growing up Charismatic....

oh boy.....some of you knew this was coming. I promise to keep this all in English and not switch into the language of angels.

We were watching one of those "year in reviews" where they play snippets from all of the famous people who died in 2009 when they flashed a picture of Oral Roberts on the screen. I said to my wife...I didn't know he died....holy cow! There aren't many of the old-time televangelists left, and I believe my pastor was the first to go.

You see, there's a bit of my past that many people know nothing about. Not that I'm ashamed of it or anything, it just doesn't typically come up in conversation. And it seems that when my friends find out their jaws drop in dumbfoundedness. I grew up Charismatic. Now, there's a difference between Charismatic and snake-handling religious types. I was of the prior persuasion. When I was about 5 years old my parents started dragging us off to evening prayer meetings in Bremen at the home of the Zeltwengers, who had been attending Lester Sumrall's church in South Bend (I didn't mind, I had a crush on their teenage daughter who played twister with me ;) lol)...wait-what was I talking about? Oh yeah. Soon a good chunk of our Church of God congregation were also secretly attending the Sunday night Holy Ghost filled prayer meetin'. The pastor caught wind of it, the church split and we started attending Christian Center, Lester Sumrall's church, in South Bend. Grandma even went to the Holy Land with the church and all we got was this photo (in place of a t-shirt I suppose).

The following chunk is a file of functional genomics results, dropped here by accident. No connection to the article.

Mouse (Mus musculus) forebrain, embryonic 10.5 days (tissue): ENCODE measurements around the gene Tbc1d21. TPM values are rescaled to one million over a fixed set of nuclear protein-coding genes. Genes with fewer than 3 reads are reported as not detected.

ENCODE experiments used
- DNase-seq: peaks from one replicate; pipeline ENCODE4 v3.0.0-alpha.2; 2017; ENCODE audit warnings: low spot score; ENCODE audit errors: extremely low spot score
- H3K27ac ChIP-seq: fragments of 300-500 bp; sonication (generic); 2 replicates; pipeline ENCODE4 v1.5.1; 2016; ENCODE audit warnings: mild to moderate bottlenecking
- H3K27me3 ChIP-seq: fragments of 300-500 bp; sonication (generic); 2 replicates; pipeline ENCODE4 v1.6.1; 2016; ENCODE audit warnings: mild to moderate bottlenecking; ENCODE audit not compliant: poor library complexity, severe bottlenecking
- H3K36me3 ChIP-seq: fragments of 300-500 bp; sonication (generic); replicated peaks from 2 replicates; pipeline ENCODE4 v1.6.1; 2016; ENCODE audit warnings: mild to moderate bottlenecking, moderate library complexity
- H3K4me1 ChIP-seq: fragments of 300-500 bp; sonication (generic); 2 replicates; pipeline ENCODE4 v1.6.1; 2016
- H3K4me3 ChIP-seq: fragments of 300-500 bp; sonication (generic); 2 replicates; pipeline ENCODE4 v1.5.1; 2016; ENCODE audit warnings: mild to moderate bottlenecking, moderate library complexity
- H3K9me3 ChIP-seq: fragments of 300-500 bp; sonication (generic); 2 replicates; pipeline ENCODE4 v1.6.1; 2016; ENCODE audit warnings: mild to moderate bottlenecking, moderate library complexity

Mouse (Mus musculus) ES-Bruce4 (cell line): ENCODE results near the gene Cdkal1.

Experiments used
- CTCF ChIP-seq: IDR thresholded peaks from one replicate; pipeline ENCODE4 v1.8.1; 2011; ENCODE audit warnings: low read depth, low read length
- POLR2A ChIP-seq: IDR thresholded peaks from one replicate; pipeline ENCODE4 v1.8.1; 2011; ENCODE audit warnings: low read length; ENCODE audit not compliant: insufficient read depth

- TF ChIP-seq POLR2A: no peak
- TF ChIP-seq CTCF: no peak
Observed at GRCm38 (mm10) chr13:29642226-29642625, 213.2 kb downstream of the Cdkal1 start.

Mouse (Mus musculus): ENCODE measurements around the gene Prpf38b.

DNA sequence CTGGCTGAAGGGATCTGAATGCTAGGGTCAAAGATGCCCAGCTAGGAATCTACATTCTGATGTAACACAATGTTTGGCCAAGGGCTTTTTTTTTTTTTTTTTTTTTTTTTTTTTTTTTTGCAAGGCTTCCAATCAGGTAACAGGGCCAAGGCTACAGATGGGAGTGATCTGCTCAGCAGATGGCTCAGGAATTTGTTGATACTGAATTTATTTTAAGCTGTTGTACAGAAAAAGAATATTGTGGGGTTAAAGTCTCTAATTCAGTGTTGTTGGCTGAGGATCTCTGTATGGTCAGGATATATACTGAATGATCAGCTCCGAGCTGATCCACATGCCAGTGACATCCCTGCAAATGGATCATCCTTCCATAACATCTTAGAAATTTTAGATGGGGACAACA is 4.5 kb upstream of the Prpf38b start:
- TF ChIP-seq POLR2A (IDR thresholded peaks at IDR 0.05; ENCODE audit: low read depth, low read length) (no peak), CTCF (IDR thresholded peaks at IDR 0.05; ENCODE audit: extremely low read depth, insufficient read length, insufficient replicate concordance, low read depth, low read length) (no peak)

So at 5 years old I was exposed to people being "slain in the spirit" (that means passing out in a spiritual fervor), speaking in tongues, dancing the hallelujah 2-step around the altar, and the always popular-exorcisms. When my brother and sister and I get together and talk about growing up in the church we can get to laughing so hard that you'd think we had come down with that laughing spirit making its way out of Toronto several years back. I think it embarrasses my mom a little too, but she just smiles and threatens to "haul us down to the altar" which was a common threat we heard throughout the week leading up to Sundays.

Now, life wasn't always easy for us Charismatic kids. As much as we liked to hope that we could call down lightning bolts it rarely, if ever, worked. And since we three kids attended a Baptist school, life was particularly hard because we constantly had to be on the defensive. I know it doesn't take much to be a rebel at a Baptist school-but try being Charismatic! You'da thought I had cloven hooves.

Truth of the matter is I loved going to Christian Center.....except for the surprise sermons by Brother Murphy (Pastor's brother in law) who always insisted that all kids had to go down front to the altar to be prayed for. And you could easily get lost in the crowd of thousands. Seriously, Sundays were unpredictable and the music had a beat. One Sunday evening I remember a guy busting through the back doors and charging the pulpit down the center aisle with a dagger in hand threatening to kill the preacher....that was probably the height of charisma I can remember. Well, throw in the occasional miraculous healings and red hot revival services where hundreds would participate in an organized sprint around the altar (at that time we had moved into the church "in the round") and church was certain not to disappoint.

In all seriousness, despite many folks' disregard for tv preachers, Lester Sumrall wasn't like the other oily sorts who promised miracles for cash. No, Pastor was someone with incredible knowledge of God's word and a compassion for others that the church is only now starting to understand; his Feed the Hungry world-wide ministry beginning long before other global relief efforts by protestant churches. Pastor's authoritative wisdom is something I sorely miss since his passing in 1996. His grandson, who we called "little Lester" showed up on a friend's facebook page so I friended both he and his cousin, David; both are in the ministry today.